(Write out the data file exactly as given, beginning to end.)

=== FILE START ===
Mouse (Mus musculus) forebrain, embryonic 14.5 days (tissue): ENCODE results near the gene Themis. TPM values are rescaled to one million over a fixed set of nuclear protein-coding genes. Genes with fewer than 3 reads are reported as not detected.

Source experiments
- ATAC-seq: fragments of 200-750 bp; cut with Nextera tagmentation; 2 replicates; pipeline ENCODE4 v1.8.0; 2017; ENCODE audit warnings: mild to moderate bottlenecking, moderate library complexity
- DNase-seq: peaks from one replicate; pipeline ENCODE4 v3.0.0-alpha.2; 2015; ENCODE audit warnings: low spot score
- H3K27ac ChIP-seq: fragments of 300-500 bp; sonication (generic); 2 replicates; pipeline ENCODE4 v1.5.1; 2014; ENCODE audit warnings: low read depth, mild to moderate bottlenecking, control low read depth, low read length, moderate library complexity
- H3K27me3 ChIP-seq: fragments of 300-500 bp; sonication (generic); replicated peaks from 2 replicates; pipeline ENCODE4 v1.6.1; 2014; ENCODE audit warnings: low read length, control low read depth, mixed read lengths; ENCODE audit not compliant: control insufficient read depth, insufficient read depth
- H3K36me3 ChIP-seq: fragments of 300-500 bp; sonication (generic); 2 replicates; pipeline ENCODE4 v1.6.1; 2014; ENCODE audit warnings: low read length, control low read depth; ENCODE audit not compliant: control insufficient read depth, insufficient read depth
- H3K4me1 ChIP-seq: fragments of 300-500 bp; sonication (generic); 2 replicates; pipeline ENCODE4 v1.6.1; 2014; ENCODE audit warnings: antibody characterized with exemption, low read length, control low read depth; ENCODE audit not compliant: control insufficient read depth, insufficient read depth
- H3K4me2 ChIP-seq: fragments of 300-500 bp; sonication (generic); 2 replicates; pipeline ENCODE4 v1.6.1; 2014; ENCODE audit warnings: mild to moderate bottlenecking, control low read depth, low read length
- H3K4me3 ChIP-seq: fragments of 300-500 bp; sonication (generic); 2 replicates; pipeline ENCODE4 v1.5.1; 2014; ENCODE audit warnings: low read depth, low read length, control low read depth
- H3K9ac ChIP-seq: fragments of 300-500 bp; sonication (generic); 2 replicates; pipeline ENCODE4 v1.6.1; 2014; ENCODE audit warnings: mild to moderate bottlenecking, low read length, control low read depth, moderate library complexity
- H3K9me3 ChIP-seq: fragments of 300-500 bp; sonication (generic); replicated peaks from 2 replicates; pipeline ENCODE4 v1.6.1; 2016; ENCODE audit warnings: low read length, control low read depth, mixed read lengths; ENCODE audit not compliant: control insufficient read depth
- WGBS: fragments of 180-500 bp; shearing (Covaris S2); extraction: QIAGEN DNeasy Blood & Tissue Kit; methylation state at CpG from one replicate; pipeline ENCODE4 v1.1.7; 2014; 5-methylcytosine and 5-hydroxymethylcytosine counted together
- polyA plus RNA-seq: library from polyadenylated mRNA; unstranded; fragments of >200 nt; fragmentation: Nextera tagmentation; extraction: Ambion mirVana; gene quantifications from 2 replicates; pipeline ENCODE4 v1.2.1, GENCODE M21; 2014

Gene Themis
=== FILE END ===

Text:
Mouse (Mus musculus) forebrain, embryonic 14.5 days (tissue): ENCODE results near the gene Themis. TPM values are rescaled to one million over a fixed set of nuclear protein-coding genes. Genes with fewer than 3 reads are reported as not detected.

Source experiments
- ATAC-seq: fragments of 200-750 bp; cut with Nextera tagmentation; 2 replicates; pipeline ENCODE4 v1.8.0; 2017; ENCODE audit warnings: mild to moderate bottlenecking, moderate library complexity
- DNase-seq: peaks from one replicate; pipeline ENCODE4 v3.0.0-alpha.2; 2015; ENCODE audit warnings: low spot score
- H3K27ac ChIP-seq: fragments of 300-500 bp; sonication (generic); 2 replicates; pipeline ENCODE4 v1.5.1; 2014; ENCODE audit warnings: low read depth, mild to moderate bottlenecking, control low read depth, low read length, moderate library complexity
- H3K27me3 ChIP-seq: fragments of 300-500 bp; sonication (generic); replicated peaks from 2 replicates; pipeline ENCODE4 v1.6.1; 2014; ENCODE audit warnings: low read length, control low read depth, mixed read lengths; ENCODE audit not compliant: control insufficient read depth, insufficient read depth
- H3K36me3 ChIP-seq: fragments of 300-500 bp; sonication (generic); 2 replicates; pipeline ENCODE4 v1.6.1; 2014; ENCODE audit warnings: low read length, control low read depth; ENCODE audit not compliant: control insufficient read depth, insufficient read depth
- H3K4me1 ChIP-seq: fragments of 300-500 bp; sonication (generic); 2 replicates; pipeline ENCODE4 v1.6.1; 2014; ENCODE audit warnings: antibody characterized with exemption, low read length, control low read depth; ENCODE audit not compliant: control insufficient read depth, insufficient read depth
- H3K4me2 ChIP-seq: fragments of 300-500 bp; sonication (generic); 2 replicates; pipeline ENCODE4 v1.6.1; 2014; ENCODE audit warnings: mild to moderate bottlenecking, control low read depth, low read length
- H3K4me3 ChIP-seq: fragments of 300-500 bp; sonication (generic); 2 replicates; pipeline ENCODE4 v1.5.1; 2014; ENCODE audit warnings: low read depth, low read length, control low read depth
- H3K9ac ChIP-seq: fragments of 300-500 bp; sonication (generic); 2 replicates; pipeline ENCODE4 v1.6.1; 2014; ENCODE audit warnings: mild to moderate bottlenecking, low read length, control low read depth, moderate library complexity
- H3K9me3 ChIP-seq: fragments of 300-500 bp; sonication (generic); replicated peaks from 2 replicates; pipeline ENCODE4 v1.6.1; 2016; ENCODE audit warnings: low read length, control low read depth, mixed read lengths; ENCODE audit not compliant: control insufficient read depth
- WGBS: fragments of 180-500 bp; shearing (Covaris S2); extraction: QIAGEN DNeasy Blood & Tissue Kit; methylation state at CpG from one replicate; pipeline ENCODE4 v1.1.7; 2014; 5-methylcytosine and 5-hydroxymethylcytosine counted together
- polyA plus RNA-seq: library from polyadenylated mRNA; unstranded; fragments of >200 nt; fragmentation: Nextera tagmentation; extraction: Ambion mirVana; gene quantifications from 2 replicates; pipeline ENCODE4 v1.2.1, GENCODE M21; 2014

Gene Themis